It's basically the schematic on the datasheet,with slightly larger input and output caps,and it's all powered by a 3-cell Li-ion pack for a Vcc of about 11-12V.

Here's the datasheet.
http://www.st.com/internet/com/TECHN...CD00001216.pdf

It doesn't sound tooo bad,really. It's not the best thing ever,but for a couple hours of tinkering with junk that was on the bench, I'm pleased.
It's got more than enough power for 'phones,some care needs to be taken to prevent any accidents.

So yea,yesterday was more or less; Troubleshoot monitor,discover...
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Old

Time for a new Digital Crossover - ADAU1442

Posted 2nd April 2012 at 01:29 PM by googlyone

Well, it has been a few years since I built my last digital crossover - like six I think.
It is not that I was planning to do this - but a conversation with someone about my seemingly modest choice of the AD1941 DSP chip for my old crossover made me look at what else Analog Devices are offering.
The ADAU1442 is on the surface a very similar chip to the AD1940, but it has a lot more integrated into it, and offers significantly greater capacity.
So I set about designing a new crossover that used this, and also addressed a few of the shortcomings of my original design.
The goals were broadly:
- A modular DSP based crossover
- That provides a standard interface for the ADC
- That provides a standard interface for the DAC
- That includes SPDIF in and out
- That anybody can design digitisers and dacs for - no code level drivers built in, though the interface does ALLOW for SPI control of these
- That is controlled from a simple...
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Old

Headphone Amplifier Gain

Posted 2nd April 2012 at 08:45 AM by rjm (RJM Audio Blog)
Updated 2nd April 2012 at 11:43 AM by rjm

I posted this earlier today, but I think it deserves to be put in the blog - if nothing else so I can find it again next time ... and there always seems to be a next time when it comes to calculating headphone amplifier gains.

Starting at the beginning, the encoded data on a CD goes from 0 to 1 in 2^16 steps, but in a typical CD player or soundcard, the DAC output is -2.8 V to 2.8 V or 2 V rms or 6 dB. Many sources, such as phono stages and portable audio, are lower, perhaps as low as 250 mV.

How loud the sound is depends on the source signal amplitude, the position of the volume control, the circuit gain, and the impedance and sensitivity of the headphones.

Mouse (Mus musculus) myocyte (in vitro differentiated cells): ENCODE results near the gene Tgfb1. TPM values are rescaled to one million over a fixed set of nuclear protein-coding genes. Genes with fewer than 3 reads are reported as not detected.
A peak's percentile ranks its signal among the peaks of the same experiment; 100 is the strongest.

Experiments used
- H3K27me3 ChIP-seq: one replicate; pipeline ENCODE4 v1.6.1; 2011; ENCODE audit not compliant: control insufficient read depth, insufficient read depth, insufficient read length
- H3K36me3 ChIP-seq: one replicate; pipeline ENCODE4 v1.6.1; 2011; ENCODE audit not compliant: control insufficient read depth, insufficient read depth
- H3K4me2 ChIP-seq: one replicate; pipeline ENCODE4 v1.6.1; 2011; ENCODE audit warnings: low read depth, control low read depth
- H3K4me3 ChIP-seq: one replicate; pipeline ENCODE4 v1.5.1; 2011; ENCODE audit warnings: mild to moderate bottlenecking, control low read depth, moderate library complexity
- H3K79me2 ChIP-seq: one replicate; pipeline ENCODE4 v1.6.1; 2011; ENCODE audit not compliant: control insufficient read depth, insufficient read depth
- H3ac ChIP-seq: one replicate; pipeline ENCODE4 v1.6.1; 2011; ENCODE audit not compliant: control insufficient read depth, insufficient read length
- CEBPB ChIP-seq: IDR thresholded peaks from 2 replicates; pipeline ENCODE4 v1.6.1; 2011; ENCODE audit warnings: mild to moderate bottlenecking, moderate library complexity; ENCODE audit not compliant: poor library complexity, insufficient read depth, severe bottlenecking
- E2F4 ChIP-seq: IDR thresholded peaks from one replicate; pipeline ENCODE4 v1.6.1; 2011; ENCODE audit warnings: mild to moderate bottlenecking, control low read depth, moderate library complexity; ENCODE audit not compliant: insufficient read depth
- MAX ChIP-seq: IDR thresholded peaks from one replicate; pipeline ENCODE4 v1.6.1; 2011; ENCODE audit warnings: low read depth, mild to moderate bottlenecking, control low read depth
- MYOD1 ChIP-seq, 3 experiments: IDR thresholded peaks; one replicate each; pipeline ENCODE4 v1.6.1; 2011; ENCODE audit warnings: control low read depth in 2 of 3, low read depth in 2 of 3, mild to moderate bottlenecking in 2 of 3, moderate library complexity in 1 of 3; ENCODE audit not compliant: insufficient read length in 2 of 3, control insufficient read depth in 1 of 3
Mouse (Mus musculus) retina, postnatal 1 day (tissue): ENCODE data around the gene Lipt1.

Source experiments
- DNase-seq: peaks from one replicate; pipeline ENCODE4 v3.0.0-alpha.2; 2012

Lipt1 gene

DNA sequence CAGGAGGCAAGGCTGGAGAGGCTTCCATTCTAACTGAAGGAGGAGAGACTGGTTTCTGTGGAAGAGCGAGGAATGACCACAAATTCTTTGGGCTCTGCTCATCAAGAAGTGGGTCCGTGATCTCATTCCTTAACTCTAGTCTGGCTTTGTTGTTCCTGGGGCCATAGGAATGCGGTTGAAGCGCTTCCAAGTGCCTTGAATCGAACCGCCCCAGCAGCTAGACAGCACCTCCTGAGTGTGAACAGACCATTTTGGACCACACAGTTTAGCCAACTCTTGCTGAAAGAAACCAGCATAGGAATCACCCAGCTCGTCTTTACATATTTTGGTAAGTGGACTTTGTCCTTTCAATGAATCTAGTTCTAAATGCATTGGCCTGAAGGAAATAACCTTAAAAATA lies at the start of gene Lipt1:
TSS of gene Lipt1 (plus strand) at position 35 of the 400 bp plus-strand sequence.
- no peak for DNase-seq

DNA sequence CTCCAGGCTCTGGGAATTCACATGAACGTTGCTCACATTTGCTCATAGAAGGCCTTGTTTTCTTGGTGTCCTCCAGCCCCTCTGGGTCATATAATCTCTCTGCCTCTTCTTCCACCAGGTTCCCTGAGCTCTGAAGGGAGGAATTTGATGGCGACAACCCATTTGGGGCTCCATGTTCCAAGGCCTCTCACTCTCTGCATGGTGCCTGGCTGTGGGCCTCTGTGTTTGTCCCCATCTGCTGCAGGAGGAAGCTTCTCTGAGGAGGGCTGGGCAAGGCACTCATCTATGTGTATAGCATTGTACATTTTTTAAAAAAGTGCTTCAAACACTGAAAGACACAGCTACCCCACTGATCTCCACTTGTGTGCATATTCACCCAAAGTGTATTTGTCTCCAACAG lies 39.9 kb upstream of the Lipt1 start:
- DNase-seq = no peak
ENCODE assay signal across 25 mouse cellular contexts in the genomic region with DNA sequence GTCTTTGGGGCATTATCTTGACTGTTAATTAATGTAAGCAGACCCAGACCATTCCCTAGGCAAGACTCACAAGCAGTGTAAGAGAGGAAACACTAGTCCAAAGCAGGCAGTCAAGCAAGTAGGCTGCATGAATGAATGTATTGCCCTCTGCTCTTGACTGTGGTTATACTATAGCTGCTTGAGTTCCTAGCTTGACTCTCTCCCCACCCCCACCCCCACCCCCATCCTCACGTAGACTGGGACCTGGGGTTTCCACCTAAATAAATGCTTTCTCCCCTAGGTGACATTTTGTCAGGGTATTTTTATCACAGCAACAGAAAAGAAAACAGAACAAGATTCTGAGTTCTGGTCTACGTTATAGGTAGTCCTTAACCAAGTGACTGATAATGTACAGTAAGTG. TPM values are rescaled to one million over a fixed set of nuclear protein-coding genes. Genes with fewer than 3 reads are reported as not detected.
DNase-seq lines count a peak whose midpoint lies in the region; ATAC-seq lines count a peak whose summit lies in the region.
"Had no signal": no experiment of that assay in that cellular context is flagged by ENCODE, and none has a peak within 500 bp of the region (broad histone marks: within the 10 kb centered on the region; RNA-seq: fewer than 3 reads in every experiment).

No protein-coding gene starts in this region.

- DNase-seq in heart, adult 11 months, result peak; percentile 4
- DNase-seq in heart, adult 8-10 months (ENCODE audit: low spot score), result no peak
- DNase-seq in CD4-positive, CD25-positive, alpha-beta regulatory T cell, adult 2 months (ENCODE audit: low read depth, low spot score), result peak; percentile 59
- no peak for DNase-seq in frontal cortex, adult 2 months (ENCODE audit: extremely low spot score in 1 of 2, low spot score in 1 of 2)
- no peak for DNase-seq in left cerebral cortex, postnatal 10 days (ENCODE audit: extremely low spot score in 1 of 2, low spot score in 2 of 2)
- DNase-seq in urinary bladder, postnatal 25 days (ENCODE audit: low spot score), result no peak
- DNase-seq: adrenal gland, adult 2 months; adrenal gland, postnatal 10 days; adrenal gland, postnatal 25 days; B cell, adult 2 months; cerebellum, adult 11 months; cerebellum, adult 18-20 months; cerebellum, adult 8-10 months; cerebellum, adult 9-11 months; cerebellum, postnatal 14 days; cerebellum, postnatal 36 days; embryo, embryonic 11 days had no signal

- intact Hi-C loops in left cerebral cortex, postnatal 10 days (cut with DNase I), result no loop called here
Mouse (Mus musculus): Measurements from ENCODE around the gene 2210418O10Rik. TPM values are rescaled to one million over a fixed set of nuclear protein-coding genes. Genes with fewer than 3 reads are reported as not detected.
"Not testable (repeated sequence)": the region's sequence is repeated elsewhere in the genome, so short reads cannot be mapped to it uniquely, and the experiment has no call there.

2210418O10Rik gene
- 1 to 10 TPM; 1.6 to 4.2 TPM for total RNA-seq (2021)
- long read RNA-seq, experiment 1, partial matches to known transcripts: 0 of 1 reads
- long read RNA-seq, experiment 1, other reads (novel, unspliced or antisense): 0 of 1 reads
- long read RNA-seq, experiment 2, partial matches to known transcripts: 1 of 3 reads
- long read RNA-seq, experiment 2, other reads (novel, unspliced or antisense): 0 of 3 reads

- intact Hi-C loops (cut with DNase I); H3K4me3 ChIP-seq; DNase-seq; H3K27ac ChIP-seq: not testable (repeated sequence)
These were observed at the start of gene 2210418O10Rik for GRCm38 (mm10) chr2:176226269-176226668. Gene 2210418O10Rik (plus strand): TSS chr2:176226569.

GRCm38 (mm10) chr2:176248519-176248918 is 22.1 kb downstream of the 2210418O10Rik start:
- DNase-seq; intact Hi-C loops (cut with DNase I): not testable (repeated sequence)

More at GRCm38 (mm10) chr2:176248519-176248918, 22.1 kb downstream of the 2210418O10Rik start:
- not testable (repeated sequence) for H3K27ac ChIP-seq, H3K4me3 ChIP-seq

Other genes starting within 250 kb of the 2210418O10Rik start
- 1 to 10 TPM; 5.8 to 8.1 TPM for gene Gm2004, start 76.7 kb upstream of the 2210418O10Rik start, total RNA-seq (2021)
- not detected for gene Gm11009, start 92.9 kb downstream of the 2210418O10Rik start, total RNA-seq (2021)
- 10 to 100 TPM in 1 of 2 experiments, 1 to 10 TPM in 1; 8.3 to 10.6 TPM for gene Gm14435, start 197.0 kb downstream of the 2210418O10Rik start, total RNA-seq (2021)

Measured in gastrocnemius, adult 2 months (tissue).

As a practical matter, most people would want the volume control at the 9-10 o'clock position for "normal" listening.

For standard "line level" source, the gain required to keep the volume control at a 9-10 o'clock varies depending on the impedance...
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Old

Pimp My Board Contest Results

Posted 31st March 2012 at 12:20 PM by rjm (RJM Audio Blog)
Updated 31st March 2012 at 12:28 PM by rjm

I did get a couple of responses to my invitation. Well, two, actually.

So congratulations! Free boards will be heading your way in about a month, and I'll throw in most if not all the parts, too.

First was simonov's entry. He's clearly done this several times before. His confident layout ticks all the right buttons: ground plane (check), thermal isolation (check), clean, geometric layout (check). One jumper required, but that's a very minor offence.

Click the image to open in full size.

While I allowed modifications of the circuit, simonov went and redesigned pretty much the whole thing. CCS replaces the source resistor, current limiter and capacitance multiplier blocks added. The BOM was starting to spiral, and no longer uses my standard parts set so I'd have difficulty supplying kits based on his design. His modifications, although certainly improvements, ended up counting against him....
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Old

Conduction Angle, Or Why You Need a Bigger Power Transformer Than You Think You Need

Posted 29th March 2012 at 04:35 PM by rjm (RJM Audio Blog)

I tell people: "Buy a nice, heavy power transformer. It will sound better."

They are skeptical, because the circuit only draws a couple of watts, and less than 100 mA current.

The image below shows how the power transformer, and rectifier diodes, actually work much harder than you would estimate from looking at the output power.

It shows a zener regulated supply with a load drawing 100 mA at 20 V. That's 2 W.

As a result of the capacitor input filter directly after the diodes, however, the diodes and transformer do not conduct current all the time, but instead for just a couple of milliseconds twice every cycle of the AC wave. They have to supply all the output current in just that short space of time. As you can see in the simulation, the diodes are pushing peak currents well in excess of 1A or 10x the output current. This is a typical "normal" power supply with a initial ripple ratio of a modest 1/40, things...